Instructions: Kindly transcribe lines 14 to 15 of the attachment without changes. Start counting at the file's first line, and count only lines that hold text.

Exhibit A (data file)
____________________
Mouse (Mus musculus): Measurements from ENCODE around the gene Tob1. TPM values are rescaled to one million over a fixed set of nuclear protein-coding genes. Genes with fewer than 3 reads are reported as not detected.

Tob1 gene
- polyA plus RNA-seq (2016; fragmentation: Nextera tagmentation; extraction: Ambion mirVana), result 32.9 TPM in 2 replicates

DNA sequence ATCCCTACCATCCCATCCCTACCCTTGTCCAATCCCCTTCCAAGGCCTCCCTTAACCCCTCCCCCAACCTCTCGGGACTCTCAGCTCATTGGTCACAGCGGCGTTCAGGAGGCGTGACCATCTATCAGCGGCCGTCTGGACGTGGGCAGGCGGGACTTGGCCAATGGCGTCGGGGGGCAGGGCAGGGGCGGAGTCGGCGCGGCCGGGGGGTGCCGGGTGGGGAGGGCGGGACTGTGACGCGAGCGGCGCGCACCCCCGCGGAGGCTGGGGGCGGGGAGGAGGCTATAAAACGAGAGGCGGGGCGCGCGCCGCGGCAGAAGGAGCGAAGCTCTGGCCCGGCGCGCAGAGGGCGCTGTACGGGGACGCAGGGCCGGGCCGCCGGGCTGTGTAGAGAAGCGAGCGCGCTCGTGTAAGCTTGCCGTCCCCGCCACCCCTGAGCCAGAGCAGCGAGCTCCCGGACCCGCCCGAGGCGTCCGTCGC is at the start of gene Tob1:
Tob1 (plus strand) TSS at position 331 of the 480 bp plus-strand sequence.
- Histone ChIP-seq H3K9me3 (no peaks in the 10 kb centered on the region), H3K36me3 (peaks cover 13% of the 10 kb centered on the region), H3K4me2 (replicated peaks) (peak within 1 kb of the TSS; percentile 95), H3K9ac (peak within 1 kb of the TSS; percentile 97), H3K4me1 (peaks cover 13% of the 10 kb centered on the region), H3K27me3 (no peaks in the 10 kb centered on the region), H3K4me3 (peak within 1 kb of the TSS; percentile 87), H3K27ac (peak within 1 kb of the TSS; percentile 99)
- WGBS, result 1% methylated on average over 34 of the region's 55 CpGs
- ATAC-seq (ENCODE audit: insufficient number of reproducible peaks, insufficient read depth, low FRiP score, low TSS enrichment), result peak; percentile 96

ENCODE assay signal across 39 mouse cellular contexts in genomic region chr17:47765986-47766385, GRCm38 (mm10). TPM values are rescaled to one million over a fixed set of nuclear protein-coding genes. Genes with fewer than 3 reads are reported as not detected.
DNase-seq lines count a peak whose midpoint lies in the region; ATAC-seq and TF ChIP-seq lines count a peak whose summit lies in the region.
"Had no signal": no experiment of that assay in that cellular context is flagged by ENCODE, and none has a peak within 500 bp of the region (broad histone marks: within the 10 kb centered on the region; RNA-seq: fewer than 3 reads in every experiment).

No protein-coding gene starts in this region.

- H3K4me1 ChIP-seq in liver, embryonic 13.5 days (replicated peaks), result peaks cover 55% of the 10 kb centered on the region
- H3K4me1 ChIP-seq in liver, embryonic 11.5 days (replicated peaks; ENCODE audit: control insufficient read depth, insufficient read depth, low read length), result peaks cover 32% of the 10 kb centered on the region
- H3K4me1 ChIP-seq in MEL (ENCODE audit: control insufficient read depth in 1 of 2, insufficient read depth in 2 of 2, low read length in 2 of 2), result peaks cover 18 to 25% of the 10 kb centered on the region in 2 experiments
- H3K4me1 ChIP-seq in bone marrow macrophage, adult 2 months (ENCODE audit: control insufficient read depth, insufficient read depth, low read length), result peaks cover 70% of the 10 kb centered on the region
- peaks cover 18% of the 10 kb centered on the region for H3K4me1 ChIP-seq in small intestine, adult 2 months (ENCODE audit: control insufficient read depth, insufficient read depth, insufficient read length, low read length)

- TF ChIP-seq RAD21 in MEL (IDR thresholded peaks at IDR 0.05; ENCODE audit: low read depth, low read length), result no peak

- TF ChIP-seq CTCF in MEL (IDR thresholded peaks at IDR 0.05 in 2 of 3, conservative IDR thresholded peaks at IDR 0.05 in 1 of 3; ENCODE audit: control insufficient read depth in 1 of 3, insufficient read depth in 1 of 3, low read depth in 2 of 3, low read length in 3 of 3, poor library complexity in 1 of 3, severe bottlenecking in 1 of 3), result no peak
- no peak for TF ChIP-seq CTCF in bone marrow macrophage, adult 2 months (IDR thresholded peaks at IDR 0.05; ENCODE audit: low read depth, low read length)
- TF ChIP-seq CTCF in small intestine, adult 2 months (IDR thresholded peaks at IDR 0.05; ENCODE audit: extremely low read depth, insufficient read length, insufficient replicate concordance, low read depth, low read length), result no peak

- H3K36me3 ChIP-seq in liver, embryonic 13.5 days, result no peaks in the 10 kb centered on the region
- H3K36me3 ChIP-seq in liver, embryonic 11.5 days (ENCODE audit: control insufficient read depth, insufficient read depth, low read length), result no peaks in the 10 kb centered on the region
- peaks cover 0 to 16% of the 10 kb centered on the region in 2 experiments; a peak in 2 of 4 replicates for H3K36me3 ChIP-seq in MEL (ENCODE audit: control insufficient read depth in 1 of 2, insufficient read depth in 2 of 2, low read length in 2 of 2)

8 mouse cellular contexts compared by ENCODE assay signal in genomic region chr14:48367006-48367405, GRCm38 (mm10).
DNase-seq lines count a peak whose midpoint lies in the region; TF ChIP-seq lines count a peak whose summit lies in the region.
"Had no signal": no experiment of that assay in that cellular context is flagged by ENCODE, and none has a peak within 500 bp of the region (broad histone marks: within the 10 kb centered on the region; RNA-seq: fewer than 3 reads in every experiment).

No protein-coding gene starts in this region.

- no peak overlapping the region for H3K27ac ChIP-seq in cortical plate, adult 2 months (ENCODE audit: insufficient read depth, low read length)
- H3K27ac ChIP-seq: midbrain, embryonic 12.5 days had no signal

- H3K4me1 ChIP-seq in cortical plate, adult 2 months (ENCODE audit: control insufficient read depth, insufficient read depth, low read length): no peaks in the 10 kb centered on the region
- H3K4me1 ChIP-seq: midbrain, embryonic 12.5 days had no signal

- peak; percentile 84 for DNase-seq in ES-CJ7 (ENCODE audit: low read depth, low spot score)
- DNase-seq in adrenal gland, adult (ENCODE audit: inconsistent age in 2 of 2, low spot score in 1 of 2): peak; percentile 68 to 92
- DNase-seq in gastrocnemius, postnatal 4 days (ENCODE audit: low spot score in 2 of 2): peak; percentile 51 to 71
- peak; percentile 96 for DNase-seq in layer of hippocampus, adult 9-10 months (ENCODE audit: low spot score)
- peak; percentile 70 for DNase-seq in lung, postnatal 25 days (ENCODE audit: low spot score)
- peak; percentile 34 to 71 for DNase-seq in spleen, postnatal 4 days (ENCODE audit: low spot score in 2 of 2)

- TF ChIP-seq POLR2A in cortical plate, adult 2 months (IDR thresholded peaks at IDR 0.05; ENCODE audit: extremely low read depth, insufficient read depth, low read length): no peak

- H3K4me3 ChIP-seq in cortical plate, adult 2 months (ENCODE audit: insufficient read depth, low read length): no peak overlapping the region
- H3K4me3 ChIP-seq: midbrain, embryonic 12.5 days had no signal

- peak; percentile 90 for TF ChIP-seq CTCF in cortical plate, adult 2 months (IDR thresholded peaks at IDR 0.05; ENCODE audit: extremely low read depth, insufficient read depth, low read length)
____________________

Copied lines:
- H3K4me1 ChIP-seq in liver, embryonic 11.5 days (replicated peaks; ENCODE audit: control insufficient read depth, insufficient read depth, low read length), result peaks cover 32% of the 10 kb centered on the region
- H3K4me1 ChIP-seq in MEL (ENCODE audit: control insufficient read depth in 1 of 2, insufficient read depth in 2 of 2, low read length in 2 of 2), result peaks cover 18 to 25% of the 10 kb centered on the region in 2 experiments